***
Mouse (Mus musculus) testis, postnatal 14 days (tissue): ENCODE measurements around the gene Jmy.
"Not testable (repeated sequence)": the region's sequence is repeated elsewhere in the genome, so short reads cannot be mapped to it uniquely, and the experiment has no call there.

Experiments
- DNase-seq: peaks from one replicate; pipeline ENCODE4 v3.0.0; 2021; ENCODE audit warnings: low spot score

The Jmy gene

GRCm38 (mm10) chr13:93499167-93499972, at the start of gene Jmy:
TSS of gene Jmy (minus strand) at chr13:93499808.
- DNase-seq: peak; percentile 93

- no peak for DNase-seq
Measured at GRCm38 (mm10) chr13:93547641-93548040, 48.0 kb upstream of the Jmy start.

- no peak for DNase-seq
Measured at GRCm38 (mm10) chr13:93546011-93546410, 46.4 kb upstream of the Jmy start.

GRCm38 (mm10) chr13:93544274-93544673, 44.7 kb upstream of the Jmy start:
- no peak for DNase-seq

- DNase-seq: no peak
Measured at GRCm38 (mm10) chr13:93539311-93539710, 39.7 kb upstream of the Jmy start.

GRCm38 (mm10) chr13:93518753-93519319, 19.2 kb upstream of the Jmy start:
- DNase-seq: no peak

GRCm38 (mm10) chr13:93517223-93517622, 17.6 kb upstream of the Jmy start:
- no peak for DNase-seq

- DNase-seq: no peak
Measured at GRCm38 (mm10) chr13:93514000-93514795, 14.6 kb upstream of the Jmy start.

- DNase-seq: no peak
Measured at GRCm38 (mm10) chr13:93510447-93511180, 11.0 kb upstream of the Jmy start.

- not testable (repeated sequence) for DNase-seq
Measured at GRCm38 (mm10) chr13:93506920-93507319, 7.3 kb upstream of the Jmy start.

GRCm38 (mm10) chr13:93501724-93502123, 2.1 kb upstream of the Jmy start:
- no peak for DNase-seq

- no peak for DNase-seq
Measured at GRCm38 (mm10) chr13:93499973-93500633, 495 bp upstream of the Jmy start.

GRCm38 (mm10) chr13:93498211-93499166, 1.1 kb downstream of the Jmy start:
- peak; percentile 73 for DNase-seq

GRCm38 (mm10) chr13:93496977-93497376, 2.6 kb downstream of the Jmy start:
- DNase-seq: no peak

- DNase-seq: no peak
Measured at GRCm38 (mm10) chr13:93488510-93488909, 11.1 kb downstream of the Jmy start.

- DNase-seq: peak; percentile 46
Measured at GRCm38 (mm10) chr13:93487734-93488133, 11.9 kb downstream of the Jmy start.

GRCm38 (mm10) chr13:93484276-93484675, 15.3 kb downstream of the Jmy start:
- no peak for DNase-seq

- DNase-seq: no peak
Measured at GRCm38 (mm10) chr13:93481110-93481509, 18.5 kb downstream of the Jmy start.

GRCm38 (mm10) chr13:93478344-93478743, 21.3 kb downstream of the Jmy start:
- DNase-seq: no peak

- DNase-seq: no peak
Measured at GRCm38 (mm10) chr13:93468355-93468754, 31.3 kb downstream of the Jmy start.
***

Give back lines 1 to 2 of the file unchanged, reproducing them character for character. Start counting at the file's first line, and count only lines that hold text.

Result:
Mouse (Mus musculus) testis, postnatal 14 days (tissue): ENCODE measurements around the gene Jmy.
"Not testable (repeated sequence)": the region's sequence is repeated elsewhere in the genome, so short reads cannot be mapped to it uniquely, and the experiment has no call there.